According to organizers, over 130,000 marched in the annual pride parade in Taipei on Saturday. Lower turnout had been expected due to the ongoing Covid-19 pandemic, and in fact numbers were down from the record 200,000 participants in the October 2019 event.
Prime Minister Yoshihide Suga’s announcement that the Japanese nation will go net zero in terms of carbon emissions by 2050 has been widely welcomed as a step in the right direction by environmentalists and others focused on the growing threat of climate change.
Greenpeace has sounded an alarm over the Suga government’s plan to release stored water from the ill-fated Fukushima nuclear plant into the Pacific Ocean, releasing a new report warning about the presence of carbon-14, which the group says “has the potential to damage human DNA.”
Nearly a decade after the 2011 Fukushima disaster, the government has decided to release more than one million tons of treated radioactive water, currently being stored at the nuclear plant, into the Pacific Ocean, despite fierce opposition from fishermen and some environmentalists.
As world leaders are convening at the the World Economic Forum in Davos, critical attention is being drawn to the Japan’s largest financial institutions’ continued investments in coal, one of the main contributors to the climate crisis.
A roundup of the most significant news stories from Japan reported in the last half of December 2019.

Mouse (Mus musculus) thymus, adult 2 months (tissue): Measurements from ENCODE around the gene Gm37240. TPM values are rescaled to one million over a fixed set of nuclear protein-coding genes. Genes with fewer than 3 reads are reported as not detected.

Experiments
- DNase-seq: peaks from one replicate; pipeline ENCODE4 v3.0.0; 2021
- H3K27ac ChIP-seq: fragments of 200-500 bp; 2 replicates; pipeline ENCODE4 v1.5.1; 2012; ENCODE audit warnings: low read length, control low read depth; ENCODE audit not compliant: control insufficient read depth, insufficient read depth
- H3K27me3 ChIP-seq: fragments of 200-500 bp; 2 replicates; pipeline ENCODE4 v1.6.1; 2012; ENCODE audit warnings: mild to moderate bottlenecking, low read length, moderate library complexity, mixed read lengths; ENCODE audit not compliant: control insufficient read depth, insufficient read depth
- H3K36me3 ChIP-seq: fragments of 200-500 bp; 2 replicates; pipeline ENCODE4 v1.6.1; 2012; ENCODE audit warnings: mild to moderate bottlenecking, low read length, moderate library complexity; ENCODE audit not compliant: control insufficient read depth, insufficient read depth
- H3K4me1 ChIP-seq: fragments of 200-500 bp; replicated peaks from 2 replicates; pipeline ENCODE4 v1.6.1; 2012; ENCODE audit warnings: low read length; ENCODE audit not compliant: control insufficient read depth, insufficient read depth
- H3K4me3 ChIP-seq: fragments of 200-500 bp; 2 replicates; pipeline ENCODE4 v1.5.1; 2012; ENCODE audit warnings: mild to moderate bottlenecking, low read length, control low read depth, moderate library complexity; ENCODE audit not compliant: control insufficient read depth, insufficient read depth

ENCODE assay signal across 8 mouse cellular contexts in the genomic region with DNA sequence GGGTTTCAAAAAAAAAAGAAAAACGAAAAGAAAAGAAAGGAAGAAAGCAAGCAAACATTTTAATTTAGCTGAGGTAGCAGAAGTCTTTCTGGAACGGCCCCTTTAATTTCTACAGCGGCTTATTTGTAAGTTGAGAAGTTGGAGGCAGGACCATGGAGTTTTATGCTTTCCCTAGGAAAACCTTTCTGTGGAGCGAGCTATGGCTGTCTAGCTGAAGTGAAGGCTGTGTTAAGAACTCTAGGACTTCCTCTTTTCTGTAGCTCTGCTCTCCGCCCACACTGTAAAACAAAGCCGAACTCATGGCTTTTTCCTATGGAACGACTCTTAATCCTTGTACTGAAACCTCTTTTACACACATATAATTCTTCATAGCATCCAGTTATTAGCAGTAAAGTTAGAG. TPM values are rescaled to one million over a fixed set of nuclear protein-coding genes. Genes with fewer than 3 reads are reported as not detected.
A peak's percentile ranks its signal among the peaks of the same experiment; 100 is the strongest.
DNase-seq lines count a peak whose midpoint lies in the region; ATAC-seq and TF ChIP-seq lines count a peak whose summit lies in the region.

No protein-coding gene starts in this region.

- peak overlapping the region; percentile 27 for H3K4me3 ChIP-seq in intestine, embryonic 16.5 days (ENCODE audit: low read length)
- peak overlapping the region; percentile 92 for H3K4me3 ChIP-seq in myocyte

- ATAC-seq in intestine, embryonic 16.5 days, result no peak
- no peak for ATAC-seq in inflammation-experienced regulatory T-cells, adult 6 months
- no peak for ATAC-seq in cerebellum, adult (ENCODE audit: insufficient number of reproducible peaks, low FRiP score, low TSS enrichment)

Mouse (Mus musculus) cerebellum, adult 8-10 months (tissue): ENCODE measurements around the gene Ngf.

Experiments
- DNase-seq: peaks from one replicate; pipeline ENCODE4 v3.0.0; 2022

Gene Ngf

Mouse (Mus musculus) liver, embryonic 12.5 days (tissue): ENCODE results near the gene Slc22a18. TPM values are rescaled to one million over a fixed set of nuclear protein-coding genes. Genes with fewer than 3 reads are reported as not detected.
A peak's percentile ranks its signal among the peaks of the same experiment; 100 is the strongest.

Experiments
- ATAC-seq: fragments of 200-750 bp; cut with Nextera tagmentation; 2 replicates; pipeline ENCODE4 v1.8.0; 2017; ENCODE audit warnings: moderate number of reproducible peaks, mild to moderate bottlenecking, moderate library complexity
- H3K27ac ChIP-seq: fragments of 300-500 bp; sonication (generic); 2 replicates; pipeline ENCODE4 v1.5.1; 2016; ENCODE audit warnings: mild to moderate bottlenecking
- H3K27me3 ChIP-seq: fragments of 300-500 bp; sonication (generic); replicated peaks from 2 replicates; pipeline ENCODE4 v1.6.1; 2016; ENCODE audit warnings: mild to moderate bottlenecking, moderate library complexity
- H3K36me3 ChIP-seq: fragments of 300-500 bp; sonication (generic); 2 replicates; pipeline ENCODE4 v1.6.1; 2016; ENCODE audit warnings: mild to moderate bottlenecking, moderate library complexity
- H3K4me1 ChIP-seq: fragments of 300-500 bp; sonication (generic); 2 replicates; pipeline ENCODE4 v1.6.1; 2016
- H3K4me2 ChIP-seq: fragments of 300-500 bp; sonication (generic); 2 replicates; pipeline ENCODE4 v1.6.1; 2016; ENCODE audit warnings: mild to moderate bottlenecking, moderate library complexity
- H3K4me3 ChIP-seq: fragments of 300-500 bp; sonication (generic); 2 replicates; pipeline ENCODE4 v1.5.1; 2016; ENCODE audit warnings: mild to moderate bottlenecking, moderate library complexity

A roundup of the most significant news stories from Japan reported in the last half of November 2019.
The Indonesian coal mining conglomerate Adaro Energy, which is allied with the Japanese companies J-Power, Itochu, as well as a number of public and private Japanese banks, has been avoiding local taxes for more than a decade, depriving the Indonesian government of about US$125 million in income from 2009 to 2017, and has even been accused of provoking human rights abuses in the country.
If you’ve ever shopped at a Japanese supermarket or convenience store, the sight of fruit, cookies, pastries, and other foods individually wrapped in plastic isn’t surprising. It’s part of a mountain of single-use plastic products, from bento lunch boxes to oshibori towelettes in plastic wrappers, that underpins the lives of Japanese consumers.
A roundup of the most significant news stories from Japan reported on December 31, 2018.